ANTONIO MARÍA ROMEU
Antonio María Romeu founded his own orchestra in 1910. The initial line-up for Orchestra Romeu was: Romeu (piano); Feliciano Facenda (violin); Alfredo Valdés (flute); Rafael Calazán (double bass); Remigio Valdés (timbal); Juan de la Merced (güiro): quite a small group. By the 1920s the orchestra included Francisco Delabart (flute); Augusto Valdés (clarinet); Juan Quevedo (violin); Aurelio Valdés and Félix Vásquez (güiro); Antonio Ma. Romeu (son, violin); Pedro Hernández (violin); Dihigo (trumpet); Regueira (trombone) and José Antonio Díaz (flute). In the 1930s the orchestra added even more musicians, and became for a while a ‘big band’. In wartime, with a diminution of tourism, the band reduced its size.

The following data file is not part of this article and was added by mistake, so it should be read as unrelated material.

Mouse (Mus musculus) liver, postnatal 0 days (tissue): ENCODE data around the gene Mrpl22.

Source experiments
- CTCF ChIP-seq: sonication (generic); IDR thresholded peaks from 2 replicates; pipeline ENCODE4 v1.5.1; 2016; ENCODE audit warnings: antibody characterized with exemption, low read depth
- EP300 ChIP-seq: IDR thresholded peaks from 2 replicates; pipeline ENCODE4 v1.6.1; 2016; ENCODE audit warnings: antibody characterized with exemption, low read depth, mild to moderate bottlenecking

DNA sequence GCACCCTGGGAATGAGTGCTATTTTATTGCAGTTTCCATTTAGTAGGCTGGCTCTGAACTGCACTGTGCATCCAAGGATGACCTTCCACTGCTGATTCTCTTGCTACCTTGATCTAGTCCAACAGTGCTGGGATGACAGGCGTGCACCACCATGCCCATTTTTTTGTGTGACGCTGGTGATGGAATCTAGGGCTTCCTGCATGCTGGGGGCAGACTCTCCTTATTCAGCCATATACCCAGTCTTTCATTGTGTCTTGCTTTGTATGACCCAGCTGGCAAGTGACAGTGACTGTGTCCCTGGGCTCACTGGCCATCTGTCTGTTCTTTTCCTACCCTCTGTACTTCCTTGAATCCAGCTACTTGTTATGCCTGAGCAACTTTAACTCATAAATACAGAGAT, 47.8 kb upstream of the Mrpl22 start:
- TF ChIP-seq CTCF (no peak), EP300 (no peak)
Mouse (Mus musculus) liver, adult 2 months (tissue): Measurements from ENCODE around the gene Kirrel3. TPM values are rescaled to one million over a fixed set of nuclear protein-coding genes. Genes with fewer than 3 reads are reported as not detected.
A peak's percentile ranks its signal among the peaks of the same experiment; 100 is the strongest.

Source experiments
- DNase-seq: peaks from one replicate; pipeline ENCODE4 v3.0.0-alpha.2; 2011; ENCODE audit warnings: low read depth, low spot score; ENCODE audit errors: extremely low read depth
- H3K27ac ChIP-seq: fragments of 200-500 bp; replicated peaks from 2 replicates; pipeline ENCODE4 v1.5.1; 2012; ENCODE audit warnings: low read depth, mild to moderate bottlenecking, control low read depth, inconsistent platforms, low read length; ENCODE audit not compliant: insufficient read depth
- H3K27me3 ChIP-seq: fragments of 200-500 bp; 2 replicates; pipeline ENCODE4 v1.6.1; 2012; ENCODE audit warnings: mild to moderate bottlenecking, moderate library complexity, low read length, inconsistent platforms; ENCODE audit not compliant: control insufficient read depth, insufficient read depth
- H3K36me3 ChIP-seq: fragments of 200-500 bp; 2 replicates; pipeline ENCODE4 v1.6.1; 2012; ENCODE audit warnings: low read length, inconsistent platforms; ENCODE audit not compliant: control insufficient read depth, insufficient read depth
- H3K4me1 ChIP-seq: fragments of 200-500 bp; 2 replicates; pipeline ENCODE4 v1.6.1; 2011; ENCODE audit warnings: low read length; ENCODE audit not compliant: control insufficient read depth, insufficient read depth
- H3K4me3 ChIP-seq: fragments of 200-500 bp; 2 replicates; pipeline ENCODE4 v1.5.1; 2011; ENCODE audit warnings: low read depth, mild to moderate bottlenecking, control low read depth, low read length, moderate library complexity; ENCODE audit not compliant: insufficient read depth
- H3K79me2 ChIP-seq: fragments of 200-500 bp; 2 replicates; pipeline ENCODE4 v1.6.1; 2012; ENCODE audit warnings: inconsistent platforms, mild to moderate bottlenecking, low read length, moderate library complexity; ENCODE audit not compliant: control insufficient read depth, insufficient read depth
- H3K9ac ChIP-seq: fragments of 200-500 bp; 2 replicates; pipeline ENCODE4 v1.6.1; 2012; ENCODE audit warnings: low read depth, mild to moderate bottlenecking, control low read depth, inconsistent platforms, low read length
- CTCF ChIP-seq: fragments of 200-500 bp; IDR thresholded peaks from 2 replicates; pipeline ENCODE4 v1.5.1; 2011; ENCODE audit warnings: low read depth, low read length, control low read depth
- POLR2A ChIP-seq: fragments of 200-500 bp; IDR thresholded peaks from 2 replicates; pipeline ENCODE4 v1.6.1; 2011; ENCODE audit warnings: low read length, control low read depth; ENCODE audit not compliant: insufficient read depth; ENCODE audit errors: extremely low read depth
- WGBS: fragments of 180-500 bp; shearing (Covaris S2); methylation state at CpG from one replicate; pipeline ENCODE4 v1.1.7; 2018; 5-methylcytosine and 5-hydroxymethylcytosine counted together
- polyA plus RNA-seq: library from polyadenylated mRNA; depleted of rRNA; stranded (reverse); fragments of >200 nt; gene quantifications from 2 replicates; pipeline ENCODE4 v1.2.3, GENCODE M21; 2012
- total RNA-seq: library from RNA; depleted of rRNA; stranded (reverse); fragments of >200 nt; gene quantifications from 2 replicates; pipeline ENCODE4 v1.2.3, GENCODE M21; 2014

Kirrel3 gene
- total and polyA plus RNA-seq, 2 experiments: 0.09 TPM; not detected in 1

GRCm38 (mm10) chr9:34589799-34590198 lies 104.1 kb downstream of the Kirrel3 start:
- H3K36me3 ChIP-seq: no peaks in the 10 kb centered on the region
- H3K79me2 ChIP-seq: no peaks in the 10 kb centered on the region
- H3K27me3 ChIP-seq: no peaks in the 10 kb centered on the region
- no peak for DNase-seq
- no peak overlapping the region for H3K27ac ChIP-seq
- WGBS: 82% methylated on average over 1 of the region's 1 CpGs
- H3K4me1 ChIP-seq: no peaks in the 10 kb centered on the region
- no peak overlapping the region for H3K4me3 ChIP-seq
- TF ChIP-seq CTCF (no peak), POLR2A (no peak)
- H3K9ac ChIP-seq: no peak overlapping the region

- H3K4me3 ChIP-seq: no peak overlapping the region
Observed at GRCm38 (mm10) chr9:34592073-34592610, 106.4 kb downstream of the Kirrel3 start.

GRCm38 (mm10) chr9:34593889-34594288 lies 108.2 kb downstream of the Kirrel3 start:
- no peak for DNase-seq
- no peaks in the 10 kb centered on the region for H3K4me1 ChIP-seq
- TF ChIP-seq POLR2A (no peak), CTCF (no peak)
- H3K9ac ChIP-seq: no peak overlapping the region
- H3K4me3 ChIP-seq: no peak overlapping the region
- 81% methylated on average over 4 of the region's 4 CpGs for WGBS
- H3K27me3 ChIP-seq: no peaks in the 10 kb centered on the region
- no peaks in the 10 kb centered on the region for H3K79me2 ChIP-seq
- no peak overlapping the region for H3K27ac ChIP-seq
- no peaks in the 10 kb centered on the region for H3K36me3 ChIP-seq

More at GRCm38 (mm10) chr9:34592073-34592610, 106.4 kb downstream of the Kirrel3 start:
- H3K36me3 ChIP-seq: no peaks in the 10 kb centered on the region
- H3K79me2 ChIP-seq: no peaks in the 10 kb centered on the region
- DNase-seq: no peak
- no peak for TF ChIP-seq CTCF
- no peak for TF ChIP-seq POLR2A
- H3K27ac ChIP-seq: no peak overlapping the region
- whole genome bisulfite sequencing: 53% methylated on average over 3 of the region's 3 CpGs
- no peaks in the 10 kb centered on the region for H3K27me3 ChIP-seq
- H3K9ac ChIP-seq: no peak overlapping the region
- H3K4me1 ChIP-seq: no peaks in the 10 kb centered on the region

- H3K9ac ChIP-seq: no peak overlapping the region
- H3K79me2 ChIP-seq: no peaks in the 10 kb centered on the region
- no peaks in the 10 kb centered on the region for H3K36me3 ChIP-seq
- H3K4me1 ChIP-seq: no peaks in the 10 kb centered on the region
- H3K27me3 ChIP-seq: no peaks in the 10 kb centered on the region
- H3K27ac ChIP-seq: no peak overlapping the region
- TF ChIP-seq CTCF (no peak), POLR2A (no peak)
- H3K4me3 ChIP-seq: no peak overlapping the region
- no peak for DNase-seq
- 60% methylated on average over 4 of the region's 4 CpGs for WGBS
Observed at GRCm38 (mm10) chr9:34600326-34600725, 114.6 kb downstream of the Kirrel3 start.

The danzón had been, since its beginning in the 1870s, an instrumental genre, but by 1927 bands began to include a singer. The Romeu band had, initially, Fernando Collazo, and in the 1930s Barbarito Diez. From the beginning, and throughout his career, Antonio María Romeu employed musicians of all racial types, as Cuban bands had done since at least 1800.
When Romeu died, the orchestra was led for a while by his son, also Antonio María Romeu, then by Barbarito Diez. It still played the traditional danzón, but now was called the Orquesta de Barbarito Diez